CSF leaks aren't immediately life-threatening, but they can cause serious complications. "If you lose enough fluid fast enough, it causes pretty intense headaches," Dr. Patel explained. "But the bigger concern is that your body can't keep up with fluid production, and air enters the space around the brain where the fluid should be."

Air can also be forced into that space when a person blows their nose repeatedly, in an attempt to clear up their runny nose and "allergies," Dr. Patel said. "If there's too much air, it will push the brain around to create space, and that can become life-threatening," Dr. Patel added.

CSF leaks can also become dangerous if part of the brain starts to push through the hole in the bone. "Anytime there's communication between the brain and the outside world, there's a chance you could develop an infection," Dr. Patel explained, adding that about 15% of people with an active CSF leak develop meningitis, a potentially fatal inflammation of the brain.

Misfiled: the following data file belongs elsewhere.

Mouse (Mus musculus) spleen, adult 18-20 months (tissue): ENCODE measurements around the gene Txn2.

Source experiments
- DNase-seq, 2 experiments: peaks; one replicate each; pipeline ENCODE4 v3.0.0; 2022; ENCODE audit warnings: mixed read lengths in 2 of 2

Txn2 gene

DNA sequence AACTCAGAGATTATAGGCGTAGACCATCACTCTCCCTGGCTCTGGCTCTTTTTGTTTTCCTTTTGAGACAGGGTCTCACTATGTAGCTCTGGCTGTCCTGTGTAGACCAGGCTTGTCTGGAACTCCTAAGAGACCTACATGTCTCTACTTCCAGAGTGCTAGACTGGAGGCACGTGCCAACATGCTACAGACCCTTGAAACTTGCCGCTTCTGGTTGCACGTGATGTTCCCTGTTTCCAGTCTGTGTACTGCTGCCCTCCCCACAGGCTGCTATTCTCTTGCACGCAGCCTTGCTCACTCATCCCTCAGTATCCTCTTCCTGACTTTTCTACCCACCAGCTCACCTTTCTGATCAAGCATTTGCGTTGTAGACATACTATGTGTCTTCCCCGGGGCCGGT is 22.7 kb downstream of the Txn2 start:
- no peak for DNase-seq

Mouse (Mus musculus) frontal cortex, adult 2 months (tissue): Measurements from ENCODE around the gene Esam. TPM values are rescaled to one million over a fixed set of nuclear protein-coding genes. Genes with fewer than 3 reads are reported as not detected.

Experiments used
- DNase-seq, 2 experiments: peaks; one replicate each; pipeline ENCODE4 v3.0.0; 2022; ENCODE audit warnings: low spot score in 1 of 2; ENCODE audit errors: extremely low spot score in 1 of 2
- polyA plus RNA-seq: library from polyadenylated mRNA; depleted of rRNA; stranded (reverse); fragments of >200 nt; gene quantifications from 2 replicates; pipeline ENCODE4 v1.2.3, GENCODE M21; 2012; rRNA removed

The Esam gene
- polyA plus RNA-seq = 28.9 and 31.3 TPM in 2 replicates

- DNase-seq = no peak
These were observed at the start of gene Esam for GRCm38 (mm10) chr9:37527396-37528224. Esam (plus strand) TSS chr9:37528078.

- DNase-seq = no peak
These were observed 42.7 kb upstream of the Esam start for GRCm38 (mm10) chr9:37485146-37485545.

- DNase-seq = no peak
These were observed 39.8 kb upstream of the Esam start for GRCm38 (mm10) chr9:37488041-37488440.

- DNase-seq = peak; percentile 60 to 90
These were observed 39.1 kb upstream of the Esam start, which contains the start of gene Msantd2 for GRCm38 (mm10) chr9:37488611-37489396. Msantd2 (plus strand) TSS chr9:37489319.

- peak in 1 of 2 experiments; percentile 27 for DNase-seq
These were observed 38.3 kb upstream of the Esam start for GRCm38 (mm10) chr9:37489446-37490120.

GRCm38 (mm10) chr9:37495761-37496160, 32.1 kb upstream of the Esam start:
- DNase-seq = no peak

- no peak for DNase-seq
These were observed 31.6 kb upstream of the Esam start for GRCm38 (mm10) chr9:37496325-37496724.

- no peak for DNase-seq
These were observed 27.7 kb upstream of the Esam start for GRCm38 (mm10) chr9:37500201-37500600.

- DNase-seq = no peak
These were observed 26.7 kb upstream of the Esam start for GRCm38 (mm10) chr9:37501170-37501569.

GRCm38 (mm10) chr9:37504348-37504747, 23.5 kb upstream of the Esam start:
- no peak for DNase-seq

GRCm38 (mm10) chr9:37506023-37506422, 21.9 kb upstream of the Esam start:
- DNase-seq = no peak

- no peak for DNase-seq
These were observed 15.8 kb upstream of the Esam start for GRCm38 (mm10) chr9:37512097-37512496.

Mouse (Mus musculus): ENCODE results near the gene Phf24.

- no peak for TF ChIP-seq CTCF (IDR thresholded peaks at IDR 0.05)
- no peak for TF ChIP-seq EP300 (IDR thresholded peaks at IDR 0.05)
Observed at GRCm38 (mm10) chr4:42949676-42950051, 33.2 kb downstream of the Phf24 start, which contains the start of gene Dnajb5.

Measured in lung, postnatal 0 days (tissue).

How Are CSF Leaks Treated?

Some CSF leaks require a CT scan or a spinal tap for diagnosis, but if you're able to collect a sample of the liquid, healthcare providers can also test it for a specific protein that's only present in cerebrospinal fluid.

Once a CSF leak is diagnosed, it can usually be repaired with non-invasive surgery. "In most cases, when there is a nasal leak, we do the surgery entirely through the nose—just like we would do sinus surgery," Dr. Patel said.

If a leak was caused by trauma or surgery, patching the hole is usually sufficient, Dr. Patel added. But if it was a spontaneous leak, meaning it was caused by a buildup of pressure over time, it's important to address the underlying cause so another leak doesn't develop.